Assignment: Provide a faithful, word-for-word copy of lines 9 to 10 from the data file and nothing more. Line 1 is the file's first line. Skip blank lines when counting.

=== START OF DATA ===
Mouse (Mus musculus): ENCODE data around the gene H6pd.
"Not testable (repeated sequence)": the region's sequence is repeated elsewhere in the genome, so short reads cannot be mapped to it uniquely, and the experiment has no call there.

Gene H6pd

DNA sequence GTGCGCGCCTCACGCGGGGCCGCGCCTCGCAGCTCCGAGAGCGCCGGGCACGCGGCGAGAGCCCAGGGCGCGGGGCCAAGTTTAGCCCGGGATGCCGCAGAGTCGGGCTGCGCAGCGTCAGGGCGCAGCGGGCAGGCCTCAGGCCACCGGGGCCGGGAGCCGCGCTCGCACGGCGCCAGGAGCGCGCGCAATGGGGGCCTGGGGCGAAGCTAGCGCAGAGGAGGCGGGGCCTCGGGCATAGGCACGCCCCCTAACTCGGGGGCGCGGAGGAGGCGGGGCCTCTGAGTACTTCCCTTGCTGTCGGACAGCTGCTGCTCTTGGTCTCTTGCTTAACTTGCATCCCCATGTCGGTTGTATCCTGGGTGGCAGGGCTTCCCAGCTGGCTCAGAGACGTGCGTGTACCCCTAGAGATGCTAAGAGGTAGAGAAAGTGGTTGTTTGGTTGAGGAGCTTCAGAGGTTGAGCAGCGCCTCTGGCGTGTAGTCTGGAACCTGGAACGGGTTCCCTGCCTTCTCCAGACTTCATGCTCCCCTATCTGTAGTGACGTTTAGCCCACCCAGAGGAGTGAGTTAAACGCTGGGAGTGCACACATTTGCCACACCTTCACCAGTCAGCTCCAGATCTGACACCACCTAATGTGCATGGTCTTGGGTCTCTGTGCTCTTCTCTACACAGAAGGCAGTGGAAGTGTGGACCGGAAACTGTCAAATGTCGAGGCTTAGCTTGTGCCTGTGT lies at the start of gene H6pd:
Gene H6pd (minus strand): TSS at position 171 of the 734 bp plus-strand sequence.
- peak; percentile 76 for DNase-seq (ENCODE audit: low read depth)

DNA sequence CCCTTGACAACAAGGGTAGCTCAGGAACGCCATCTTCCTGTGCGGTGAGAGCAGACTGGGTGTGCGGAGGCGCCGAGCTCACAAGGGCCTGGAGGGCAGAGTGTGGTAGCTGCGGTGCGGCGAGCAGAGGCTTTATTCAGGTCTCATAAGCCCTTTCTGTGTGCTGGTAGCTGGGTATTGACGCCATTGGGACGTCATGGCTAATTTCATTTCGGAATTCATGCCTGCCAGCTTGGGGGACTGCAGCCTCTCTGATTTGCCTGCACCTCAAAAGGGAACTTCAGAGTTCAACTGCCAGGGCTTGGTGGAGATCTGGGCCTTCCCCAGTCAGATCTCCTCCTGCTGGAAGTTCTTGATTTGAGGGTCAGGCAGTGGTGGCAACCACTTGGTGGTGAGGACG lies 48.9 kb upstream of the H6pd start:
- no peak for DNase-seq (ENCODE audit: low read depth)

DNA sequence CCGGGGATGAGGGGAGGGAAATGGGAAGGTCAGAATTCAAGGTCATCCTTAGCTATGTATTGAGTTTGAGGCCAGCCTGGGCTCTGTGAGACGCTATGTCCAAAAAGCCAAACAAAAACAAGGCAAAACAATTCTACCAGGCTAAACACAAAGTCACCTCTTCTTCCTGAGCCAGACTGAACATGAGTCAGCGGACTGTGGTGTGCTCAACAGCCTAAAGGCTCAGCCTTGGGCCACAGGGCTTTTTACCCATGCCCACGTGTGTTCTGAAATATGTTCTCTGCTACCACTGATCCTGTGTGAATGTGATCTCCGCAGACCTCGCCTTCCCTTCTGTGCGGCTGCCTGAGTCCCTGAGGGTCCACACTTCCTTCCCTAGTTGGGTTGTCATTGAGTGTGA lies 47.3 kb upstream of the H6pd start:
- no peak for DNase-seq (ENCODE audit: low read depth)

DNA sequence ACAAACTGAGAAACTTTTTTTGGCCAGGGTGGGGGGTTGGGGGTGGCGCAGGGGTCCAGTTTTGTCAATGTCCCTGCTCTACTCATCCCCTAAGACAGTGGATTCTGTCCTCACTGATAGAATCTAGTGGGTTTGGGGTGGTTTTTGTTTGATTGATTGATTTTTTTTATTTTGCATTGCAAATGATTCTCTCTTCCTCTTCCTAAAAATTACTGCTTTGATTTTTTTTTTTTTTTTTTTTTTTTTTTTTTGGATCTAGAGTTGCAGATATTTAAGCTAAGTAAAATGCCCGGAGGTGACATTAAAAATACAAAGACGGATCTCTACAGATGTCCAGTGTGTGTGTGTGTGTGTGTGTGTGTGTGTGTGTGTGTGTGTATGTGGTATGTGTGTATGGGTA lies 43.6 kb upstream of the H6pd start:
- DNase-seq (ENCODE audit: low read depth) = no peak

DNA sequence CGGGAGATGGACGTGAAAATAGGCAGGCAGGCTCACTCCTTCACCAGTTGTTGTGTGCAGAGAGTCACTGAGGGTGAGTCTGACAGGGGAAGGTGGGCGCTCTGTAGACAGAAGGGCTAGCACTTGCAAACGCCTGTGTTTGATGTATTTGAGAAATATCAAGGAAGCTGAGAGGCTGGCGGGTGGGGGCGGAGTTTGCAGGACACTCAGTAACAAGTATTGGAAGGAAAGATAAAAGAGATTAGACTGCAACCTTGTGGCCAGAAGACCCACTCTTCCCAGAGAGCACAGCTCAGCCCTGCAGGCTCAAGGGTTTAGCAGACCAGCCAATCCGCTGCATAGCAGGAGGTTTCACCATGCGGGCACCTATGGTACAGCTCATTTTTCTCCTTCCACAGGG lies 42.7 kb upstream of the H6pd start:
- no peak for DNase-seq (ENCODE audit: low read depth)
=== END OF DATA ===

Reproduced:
DNA sequence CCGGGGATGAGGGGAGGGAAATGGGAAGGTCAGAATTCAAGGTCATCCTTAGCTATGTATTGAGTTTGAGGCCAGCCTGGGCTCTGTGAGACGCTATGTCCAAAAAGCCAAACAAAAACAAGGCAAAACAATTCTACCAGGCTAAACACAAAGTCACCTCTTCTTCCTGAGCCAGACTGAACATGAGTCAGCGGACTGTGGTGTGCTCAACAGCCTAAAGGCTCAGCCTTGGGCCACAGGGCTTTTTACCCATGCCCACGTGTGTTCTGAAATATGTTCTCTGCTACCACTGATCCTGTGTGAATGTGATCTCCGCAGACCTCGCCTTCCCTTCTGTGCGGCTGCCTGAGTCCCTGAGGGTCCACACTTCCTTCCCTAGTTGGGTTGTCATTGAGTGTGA lies 47.3 kb upstream of the H6pd start:
- no peak for DNase-seq (ENCODE audit: low read depth)